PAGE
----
And the final step you need to make before beginning is to make a schedule.  A good time to train is after you eat dinner but before your dog eats his.  Or perhaps you can do it right when you get home from work.  But set a time and stick to it.  After a week or two of fun dog training, your dog will know and look forward to the training schedule.

Training your dog is very important.  A well-behaved dog is a happy dog.  And a family with a well-behaved dog is a happy family.  So no more excuses.  It is time to get out and train!

Fundamental Dog Training Tips – Lots of TPPC

April 19, 2010

Fundamental Dog Training

Training a dog is not always easy. But it doesn’t have to be too difficult either. By accepting and following four simple elements of dog training, you and our dog can have a fun and rewarding experience. The four most important elements of dog training are Time, Patience, Positive Reinforcement, and Consistency – or TPPC.

Spending time training your dog does not mean hours a day every day. You only need to spend 5-15 minutes per day. Some dogs will catch on to a command such as sit within a couple of weeks while some dogs may take longer. But you don’t need to spend more than 15 minutes per day working on the command unless you can see that your dog is really focused on and enjoying the training. Spending too much time in one day could make both you and your dog bored or frustrated. In turn, boredom and frustration could inhibit the learning process.

Training your dog requires lots of patience. Your dog may not catch on right away and that is okay. If you are impatient with your dog during training, your dog will be more concerned about not pleasing you than on focusing on what they could do right to earn your praise or a treat. If you are finding yourself getting frustrated, stop. Take a breath or two. Then perhaps get your dog to obey a few commands which he does understand in order to build his confidence. Or break down the command he is learning into simpler or shorter steps. With sitting, for example, if you are having difficulty in getting him to sit properly, praise him for any slight squat down, even if it is only for a split second.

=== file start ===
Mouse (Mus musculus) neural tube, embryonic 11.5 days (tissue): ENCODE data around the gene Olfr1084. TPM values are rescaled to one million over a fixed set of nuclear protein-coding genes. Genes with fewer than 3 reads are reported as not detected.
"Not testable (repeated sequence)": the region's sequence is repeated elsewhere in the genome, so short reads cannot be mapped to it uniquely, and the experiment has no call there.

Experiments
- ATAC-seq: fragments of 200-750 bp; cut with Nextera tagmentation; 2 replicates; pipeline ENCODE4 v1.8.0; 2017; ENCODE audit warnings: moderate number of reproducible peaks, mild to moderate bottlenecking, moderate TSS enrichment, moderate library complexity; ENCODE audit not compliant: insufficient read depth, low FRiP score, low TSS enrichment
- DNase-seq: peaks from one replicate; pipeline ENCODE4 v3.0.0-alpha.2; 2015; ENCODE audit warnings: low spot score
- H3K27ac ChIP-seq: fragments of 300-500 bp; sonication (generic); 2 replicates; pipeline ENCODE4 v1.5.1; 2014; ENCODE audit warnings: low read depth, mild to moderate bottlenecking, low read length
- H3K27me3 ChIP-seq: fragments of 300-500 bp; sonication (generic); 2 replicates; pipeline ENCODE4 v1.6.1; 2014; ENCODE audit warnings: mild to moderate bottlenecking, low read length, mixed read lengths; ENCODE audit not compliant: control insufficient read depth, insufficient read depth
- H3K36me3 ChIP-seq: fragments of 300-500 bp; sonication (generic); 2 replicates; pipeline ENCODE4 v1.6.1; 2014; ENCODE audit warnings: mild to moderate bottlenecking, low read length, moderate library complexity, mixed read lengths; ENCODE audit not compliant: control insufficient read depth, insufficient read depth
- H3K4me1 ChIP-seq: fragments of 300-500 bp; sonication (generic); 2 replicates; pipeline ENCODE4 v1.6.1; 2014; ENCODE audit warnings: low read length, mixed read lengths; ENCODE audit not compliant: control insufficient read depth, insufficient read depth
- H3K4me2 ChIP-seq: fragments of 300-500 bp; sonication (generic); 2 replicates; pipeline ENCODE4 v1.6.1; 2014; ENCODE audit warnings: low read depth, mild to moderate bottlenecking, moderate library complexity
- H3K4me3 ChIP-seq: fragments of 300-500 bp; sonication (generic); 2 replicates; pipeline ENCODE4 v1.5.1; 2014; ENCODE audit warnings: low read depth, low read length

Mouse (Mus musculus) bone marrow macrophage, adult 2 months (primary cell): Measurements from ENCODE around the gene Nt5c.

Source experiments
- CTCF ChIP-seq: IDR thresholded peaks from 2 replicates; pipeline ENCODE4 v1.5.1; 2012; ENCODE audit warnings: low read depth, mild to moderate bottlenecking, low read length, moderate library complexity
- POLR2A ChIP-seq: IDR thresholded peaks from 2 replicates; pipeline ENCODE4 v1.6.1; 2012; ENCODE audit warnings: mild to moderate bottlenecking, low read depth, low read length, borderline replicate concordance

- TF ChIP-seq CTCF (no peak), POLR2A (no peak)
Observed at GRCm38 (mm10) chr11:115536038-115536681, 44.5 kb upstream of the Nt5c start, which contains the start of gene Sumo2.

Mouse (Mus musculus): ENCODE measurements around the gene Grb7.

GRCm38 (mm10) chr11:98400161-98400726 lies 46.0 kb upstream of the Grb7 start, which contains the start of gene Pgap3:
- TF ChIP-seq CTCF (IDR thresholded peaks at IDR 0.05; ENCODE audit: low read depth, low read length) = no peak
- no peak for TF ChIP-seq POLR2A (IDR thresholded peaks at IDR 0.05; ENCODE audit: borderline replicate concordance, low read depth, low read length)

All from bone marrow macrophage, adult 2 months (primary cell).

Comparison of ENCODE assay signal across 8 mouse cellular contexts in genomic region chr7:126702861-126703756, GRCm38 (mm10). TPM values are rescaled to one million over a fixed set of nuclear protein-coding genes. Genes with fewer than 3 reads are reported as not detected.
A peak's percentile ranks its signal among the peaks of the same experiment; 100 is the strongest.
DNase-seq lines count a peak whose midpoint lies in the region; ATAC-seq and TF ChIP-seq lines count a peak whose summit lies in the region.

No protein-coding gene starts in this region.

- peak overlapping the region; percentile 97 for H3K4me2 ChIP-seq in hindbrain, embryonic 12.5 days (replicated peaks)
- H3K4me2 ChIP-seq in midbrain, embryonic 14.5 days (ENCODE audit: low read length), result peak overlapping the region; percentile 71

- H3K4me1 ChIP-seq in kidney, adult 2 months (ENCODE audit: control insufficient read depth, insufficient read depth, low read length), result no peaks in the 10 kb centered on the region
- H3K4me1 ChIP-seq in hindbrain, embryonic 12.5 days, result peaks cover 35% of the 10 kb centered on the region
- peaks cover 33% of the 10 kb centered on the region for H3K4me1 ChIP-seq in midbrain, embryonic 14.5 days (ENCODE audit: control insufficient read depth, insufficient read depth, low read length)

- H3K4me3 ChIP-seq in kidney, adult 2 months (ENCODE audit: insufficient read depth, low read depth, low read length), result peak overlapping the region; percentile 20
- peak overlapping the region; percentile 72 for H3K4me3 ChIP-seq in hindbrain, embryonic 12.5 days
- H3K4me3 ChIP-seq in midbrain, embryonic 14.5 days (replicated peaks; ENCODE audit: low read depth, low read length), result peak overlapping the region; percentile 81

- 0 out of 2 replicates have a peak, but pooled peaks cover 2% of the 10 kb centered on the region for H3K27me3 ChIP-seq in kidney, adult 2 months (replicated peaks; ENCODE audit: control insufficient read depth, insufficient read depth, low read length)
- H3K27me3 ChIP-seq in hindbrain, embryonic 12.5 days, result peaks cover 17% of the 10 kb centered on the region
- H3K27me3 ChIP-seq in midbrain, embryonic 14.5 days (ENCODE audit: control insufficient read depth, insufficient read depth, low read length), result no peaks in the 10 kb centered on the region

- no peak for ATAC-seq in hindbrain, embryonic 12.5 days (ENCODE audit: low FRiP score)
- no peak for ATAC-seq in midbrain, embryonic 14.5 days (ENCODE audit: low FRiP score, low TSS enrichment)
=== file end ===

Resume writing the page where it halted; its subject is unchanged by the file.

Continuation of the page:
Positive Reinforcement
Try to avoid using physical punishment or force on your dog during training. Your dog will learn better if he wants to learn. And he is not going to want to learn if he is being punished. Learning should be fun for your dog so use lots of positive reinforcement such as praise and/or treats for good behavior.

Training needs to be consistent. Try to practice a new cue at least every-other-day. Every day is best, but it is okay if you miss a day every now and then. When your dog has learned the new cue, you won’t need to work with him every day anymore, but you will want to have a refresher training session once in a while.

Being consistent also means you need to use the same cue when teaching your dog a specific command. Don’t say “sit” one day and “sit down” the next. And don’t teach your dog to walk on a leash at your heel one day, then let him wander two feet ahead the next. (If you want to give your dog a bit more freedom on some walks than on others, use a different command.)

Using TPPC in training your dog will go a long way in helping your dog learn their commands. So long as these elements are practiced, your dog will learn to look forward to training sessions so that he can have the opportunity to please you (and the opportunity to be given some delicious treats). A well-trained dog will make both you and your dog very happy together.